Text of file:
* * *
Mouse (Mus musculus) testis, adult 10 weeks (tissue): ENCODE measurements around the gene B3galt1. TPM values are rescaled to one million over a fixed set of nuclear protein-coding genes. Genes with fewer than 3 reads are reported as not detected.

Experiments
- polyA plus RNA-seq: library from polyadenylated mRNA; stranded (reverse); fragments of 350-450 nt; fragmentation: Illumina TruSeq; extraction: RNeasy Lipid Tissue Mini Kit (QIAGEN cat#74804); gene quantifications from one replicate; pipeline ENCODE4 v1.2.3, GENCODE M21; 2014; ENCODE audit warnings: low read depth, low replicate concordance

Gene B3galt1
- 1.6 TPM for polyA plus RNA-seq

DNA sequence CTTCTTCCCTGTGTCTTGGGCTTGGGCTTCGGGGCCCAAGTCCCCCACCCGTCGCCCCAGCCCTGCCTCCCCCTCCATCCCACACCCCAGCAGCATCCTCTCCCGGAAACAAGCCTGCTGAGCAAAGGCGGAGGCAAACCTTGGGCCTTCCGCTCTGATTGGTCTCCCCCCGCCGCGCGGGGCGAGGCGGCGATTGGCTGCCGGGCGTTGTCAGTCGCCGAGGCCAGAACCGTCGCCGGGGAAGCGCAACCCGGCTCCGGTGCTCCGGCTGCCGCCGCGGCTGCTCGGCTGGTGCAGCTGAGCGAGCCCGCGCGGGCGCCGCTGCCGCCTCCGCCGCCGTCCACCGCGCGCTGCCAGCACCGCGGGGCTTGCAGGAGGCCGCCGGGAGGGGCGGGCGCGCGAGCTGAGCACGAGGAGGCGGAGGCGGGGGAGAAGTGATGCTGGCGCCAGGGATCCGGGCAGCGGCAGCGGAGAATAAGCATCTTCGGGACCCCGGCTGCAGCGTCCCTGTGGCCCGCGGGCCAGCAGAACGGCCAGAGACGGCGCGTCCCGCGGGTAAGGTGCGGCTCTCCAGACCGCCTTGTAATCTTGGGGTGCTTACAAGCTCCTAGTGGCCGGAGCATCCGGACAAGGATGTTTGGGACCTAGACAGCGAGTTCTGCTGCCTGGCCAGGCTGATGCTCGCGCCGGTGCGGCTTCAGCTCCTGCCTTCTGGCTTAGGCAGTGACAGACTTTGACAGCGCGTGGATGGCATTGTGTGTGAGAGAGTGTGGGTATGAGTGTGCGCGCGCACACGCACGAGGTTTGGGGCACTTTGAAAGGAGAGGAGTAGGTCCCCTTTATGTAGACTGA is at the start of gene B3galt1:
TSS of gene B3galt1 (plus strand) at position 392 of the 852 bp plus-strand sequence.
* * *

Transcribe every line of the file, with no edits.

Mouse (Mus musculus) testis, adult 10 weeks (tissue): ENCODE measurements around the gene B3galt1. TPM values are rescaled to one million over a fixed set of nuclear protein-coding genes. Genes with fewer than 3 reads are reported as not detected.

Experiments
- polyA plus RNA-seq: library from polyadenylated mRNA; stranded (reverse); fragments of 350-450 nt; fragmentation: Illumina TruSeq; extraction: RNeasy Lipid Tissue Mini Kit (QIAGEN cat#74804); gene quantifications from one replicate; pipeline ENCODE4 v1.2.3, GENCODE M21; 2014; ENCODE audit warnings: low read depth, low replicate concordance

Gene B3galt1
- 1.6 TPM for polyA plus RNA-seq

DNA sequence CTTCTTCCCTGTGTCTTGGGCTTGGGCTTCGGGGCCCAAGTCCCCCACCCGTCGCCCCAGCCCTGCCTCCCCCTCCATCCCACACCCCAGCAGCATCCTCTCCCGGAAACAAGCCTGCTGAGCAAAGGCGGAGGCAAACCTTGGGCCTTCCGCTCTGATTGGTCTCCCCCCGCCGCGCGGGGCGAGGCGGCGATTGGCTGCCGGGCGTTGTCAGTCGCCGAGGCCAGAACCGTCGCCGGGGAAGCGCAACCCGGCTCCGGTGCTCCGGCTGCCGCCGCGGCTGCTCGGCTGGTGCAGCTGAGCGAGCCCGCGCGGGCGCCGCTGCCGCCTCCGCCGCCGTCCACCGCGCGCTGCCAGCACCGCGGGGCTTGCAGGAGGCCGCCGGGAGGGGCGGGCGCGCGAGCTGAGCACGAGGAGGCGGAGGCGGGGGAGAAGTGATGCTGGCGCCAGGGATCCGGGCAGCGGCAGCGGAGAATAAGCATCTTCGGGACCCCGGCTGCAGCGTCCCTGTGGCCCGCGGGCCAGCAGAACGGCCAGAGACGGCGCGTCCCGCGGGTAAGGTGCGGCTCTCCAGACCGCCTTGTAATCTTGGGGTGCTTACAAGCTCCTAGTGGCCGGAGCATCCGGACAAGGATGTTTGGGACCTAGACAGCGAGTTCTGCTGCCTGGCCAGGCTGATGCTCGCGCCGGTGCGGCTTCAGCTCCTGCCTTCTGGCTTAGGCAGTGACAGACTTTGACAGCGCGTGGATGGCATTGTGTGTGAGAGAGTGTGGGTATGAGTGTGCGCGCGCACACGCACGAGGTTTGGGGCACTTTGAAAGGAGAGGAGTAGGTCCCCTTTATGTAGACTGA is at the start of gene B3galt1:
TSS of gene B3galt1 (plus strand) at position 392 of the 852 bp plus-strand sequence.